Edward Young Poems

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Edward Young
Edward Young (1683 - April 5, 1765) was an English poet, best remembered for Night Thoughts. He was the son of Edward Young, afterwards dean of Salisbury, and was born at his father's rectory at Upham, near Winchester, where he was baptized on July 3, 1683. He was educated at Winchester College, and matriculated in 1702 at New College, Oxford. He later moved to Corpus Christi, and in 1708 was nominated by Archbishop Tenison to a law fellowship at All Souls'. He took his degree of D.C.L. in 1719. His first publication was an Epistle to ... Lord Lansdoune (1713). It was followed by a Poem on the Last Day (1713), dedicated to Queen Anne; The Force of Religion: or Vanquished Love (1714), a poem on the execution of Lady Jane Grey and her husband, dedicated to the Countess of Salisbury; and an epistle to Joseph Addison, On the late Queen's Death and His Majesty's Accession to the Throne (1714), in which he rushed to praise the new king. The fulsome style of the dedications jars with the pious tone of the poems, and they are omitted from his own edition of his works.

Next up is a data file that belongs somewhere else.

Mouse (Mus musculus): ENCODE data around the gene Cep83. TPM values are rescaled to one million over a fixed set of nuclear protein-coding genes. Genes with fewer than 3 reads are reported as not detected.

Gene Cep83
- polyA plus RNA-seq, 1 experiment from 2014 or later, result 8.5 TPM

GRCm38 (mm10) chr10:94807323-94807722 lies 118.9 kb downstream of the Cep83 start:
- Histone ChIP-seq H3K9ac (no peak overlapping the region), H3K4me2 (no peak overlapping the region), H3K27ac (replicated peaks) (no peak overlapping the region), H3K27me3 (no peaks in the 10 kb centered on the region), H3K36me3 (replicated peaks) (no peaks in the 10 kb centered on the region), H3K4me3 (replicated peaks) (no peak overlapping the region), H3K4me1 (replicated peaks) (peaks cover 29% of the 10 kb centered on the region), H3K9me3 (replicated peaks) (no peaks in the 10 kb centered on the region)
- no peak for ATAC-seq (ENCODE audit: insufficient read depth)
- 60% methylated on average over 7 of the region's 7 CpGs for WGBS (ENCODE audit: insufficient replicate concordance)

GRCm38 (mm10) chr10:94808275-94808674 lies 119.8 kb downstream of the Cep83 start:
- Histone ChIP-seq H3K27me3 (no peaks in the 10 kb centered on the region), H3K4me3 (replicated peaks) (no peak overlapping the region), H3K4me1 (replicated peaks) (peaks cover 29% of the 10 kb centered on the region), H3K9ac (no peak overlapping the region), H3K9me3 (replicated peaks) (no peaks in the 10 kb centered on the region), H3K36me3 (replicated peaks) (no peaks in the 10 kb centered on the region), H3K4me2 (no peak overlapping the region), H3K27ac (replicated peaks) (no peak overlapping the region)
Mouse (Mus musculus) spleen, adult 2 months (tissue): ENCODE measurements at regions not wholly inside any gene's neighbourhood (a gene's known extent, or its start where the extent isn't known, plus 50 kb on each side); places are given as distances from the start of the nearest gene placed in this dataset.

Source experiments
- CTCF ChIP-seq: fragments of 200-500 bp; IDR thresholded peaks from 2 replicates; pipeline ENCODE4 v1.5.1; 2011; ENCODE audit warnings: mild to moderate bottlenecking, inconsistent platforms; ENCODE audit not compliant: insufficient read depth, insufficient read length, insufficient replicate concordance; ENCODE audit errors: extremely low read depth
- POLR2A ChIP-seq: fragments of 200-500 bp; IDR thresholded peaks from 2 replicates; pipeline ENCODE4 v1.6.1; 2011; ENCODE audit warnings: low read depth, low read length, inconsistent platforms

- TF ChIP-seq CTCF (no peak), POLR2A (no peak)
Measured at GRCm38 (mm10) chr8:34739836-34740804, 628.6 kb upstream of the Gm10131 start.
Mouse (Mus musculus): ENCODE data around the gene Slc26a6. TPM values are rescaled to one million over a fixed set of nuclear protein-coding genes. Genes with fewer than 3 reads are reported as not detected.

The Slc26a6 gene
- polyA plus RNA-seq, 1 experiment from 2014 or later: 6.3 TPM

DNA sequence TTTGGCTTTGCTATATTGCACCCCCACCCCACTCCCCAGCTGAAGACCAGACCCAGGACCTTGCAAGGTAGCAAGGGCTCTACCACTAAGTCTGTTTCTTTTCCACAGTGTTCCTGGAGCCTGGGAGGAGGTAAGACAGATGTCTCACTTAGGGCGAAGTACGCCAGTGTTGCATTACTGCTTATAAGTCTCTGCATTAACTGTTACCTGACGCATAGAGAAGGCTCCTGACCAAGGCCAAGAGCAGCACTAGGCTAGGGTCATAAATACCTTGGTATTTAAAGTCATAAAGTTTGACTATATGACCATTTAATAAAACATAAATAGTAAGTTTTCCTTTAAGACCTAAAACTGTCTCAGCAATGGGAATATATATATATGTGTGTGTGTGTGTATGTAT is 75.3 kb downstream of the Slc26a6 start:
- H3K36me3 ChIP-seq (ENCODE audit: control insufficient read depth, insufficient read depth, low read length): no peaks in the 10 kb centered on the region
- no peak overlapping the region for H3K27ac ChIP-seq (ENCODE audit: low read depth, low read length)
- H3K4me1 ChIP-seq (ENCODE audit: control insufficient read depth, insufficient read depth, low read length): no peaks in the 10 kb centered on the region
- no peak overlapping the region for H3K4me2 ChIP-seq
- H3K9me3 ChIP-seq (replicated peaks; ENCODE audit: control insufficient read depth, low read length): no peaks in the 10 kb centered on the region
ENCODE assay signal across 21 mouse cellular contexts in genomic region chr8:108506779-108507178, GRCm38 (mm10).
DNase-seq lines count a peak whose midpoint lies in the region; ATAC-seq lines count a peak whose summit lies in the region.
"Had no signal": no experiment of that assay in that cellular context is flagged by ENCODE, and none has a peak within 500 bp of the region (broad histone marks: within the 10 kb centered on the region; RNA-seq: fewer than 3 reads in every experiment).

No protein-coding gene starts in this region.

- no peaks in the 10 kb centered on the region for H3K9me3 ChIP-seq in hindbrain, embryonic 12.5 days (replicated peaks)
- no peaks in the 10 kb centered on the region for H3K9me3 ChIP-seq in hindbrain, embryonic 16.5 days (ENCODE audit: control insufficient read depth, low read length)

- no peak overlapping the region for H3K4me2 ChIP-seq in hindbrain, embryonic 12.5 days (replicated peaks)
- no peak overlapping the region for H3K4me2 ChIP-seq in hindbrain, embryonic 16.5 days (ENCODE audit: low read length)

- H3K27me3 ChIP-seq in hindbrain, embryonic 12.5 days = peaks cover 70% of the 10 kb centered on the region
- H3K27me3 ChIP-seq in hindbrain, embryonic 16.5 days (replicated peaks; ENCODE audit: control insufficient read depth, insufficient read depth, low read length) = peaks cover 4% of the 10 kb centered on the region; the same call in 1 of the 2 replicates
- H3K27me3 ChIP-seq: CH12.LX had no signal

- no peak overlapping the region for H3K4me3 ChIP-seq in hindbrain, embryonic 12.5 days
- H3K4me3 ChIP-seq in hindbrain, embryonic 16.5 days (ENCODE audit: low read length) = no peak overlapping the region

the complaint: or night thoughts on life, death, and immortality
By Nature's law, what may be, may be now;
There's no prerogative in human hours.
In human ... [read poem]
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